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    Food shock – and how to cope with it

    mudra
    mudra

    Posts : 20266
    Join date : 2010-04-09
    Age : 65
    Location : belgium

    Food shock – and how to cope with it  Empty Food shock – and how to cope with it

    Post  mudra on Tue May 10, 2011 3:35 pm

    Food shock – and how to cope with it
    by VEG-HEAD on APRIL 12, 2011


    Headline stories about inflation conceal the worst of the news rises. But ordinary shoppers know that staple food prices have been rising 10% year on year. We call it Food Shock.
    In this major feature we help you deal with rising food prices. Take a look at the 14-part series in our self-sufficiency section – a month-by-month guide to growing your own food. Here is the first one.
    If you want to grow some of the food you eat, but also want to minimize the hard work, then you need harvests that produce quickly, harvest repeatedly and require little of your time while they do it.
    Mark Keenan spent four years researching the most cost-effective crops – the easiest to grow that would save you most money off your food bill. Here is how he saves up to $2000 per year from your food bill:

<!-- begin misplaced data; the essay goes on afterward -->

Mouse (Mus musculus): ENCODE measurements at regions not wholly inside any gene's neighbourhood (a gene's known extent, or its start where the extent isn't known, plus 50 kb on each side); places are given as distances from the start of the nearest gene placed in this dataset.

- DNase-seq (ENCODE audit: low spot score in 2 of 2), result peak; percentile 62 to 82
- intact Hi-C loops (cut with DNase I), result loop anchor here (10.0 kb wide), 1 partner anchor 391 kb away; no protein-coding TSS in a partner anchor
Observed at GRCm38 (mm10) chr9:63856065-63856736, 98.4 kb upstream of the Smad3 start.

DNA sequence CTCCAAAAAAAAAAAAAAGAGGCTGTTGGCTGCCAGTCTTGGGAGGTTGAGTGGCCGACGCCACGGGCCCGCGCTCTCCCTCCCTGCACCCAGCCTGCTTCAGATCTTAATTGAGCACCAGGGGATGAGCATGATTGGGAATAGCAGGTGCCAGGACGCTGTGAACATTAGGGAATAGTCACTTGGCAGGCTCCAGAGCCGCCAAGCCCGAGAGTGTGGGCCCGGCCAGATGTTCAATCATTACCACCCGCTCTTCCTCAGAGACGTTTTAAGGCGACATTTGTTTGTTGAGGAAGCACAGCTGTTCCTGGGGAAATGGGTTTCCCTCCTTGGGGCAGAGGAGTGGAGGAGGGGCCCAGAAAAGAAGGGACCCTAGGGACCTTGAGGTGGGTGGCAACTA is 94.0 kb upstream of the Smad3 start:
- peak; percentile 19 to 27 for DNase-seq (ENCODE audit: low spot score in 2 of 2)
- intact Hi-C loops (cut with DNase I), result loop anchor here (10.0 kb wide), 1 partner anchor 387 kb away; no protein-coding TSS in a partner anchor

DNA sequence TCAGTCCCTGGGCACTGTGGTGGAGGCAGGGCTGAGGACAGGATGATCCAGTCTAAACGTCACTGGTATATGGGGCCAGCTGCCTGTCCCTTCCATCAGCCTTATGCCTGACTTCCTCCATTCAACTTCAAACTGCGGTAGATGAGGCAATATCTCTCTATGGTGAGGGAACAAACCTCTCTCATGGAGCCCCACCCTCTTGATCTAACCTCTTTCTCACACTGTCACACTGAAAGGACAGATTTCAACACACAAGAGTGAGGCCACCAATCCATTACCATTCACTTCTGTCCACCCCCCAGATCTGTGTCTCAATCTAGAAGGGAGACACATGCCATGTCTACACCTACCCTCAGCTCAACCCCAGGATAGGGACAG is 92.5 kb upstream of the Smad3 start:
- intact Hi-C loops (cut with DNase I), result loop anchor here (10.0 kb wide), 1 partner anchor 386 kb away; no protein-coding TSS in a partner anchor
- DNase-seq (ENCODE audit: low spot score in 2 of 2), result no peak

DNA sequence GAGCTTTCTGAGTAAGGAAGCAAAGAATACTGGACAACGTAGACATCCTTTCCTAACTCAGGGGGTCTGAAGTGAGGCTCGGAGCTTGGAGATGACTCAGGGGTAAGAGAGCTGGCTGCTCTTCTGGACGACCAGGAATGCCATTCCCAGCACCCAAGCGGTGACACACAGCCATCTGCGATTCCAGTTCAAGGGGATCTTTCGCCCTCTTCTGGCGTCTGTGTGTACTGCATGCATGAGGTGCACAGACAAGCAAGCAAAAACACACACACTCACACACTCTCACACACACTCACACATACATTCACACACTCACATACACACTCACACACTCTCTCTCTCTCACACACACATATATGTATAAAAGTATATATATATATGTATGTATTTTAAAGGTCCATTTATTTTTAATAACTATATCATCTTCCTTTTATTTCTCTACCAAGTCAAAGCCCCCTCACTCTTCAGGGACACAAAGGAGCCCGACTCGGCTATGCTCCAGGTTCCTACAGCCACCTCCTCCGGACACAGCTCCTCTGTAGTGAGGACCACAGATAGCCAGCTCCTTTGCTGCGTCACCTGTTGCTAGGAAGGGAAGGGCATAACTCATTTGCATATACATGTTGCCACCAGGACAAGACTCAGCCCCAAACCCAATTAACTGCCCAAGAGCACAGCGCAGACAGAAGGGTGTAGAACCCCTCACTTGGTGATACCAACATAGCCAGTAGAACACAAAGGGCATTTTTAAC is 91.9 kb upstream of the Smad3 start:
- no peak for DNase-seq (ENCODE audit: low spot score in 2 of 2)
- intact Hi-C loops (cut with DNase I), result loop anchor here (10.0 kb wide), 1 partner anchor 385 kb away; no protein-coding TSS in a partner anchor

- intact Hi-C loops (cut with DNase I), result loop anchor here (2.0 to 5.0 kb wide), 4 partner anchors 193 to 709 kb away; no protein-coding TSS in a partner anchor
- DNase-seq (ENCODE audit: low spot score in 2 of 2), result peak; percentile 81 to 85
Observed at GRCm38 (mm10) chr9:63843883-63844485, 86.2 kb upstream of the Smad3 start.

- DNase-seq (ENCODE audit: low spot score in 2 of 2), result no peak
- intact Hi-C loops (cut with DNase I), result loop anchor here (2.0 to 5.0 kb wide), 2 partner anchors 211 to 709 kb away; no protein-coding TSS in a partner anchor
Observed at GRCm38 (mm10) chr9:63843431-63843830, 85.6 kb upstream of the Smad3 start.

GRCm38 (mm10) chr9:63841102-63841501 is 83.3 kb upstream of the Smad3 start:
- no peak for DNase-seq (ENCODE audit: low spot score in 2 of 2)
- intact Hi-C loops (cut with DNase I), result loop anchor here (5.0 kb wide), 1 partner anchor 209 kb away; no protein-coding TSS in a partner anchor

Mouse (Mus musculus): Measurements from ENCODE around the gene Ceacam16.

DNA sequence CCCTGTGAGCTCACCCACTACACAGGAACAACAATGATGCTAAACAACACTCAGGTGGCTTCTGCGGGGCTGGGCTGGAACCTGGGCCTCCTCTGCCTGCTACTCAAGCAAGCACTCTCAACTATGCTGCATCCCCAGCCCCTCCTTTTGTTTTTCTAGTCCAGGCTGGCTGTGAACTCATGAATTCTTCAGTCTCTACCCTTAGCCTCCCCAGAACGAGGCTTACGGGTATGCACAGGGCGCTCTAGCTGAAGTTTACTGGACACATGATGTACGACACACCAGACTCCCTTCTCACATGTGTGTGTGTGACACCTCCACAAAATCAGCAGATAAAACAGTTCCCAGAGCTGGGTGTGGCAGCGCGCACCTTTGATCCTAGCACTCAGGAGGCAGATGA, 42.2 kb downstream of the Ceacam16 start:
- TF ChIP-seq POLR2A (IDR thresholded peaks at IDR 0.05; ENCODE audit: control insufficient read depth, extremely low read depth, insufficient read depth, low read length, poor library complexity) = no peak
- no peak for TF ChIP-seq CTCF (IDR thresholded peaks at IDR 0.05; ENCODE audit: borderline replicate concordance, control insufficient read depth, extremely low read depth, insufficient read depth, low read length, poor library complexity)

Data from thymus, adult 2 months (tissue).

http://www.off-grid.net/2011/04/12/food-shock-and-how-to-cope-with-it/

    Love Always
    mudra


    Last edited by mudra on Wed Jul 20, 2011 6:09 pm; edited 1 time in total
    mudra
    mudra

    Posts : 20266
    Join date : 2010-04-09
    Age : 65
    Location : belgium

    Food shock – and how to cope with it  Empty Re: Food shock – and how to cope with it

    Post  mudra on Tue May 10, 2011 3:42 pm

    Ideas for your allotment

    http://www.off-grid.net/2008/05/01/ideas-for-your-allotment/

    The vegetable patch has become a fashionable home improvement accessory, a makeover for the credit crunch era that should add value to your property in the long term.

    With the cost of staples such as rice, bread, eggs and meat rising relentlessly, consumers are forced to opt for less expensive fruit and vegetables to make household budgets stack up. So the “home allotment” (its virtues are extolled by Jamie Oliver) is not only proof of your green credentials, its also a source of cheaper food.

    But all that sowing, mulching, watering and reaping to grow your own may not be as much of a chore as you suppose, and fruit and veg simply tastes better if you eat it fresh from the ground. It’s all to do with the sugars: the natural sugars in a courgette, for example, will start turning to starch within minutes of it being cut from the vine, a process that will rob the courgettes of much of their beautiful sweet flavour.

    Can anyone grow their own fruit and vegetables? The answer is yes. Even someone with a window box or small balcony can cultivate a wide variety of herbs, vegetables – or even fruit. Home allotments are easy to get going and now is the perfect time of year to start.

    Love Always
    mudra

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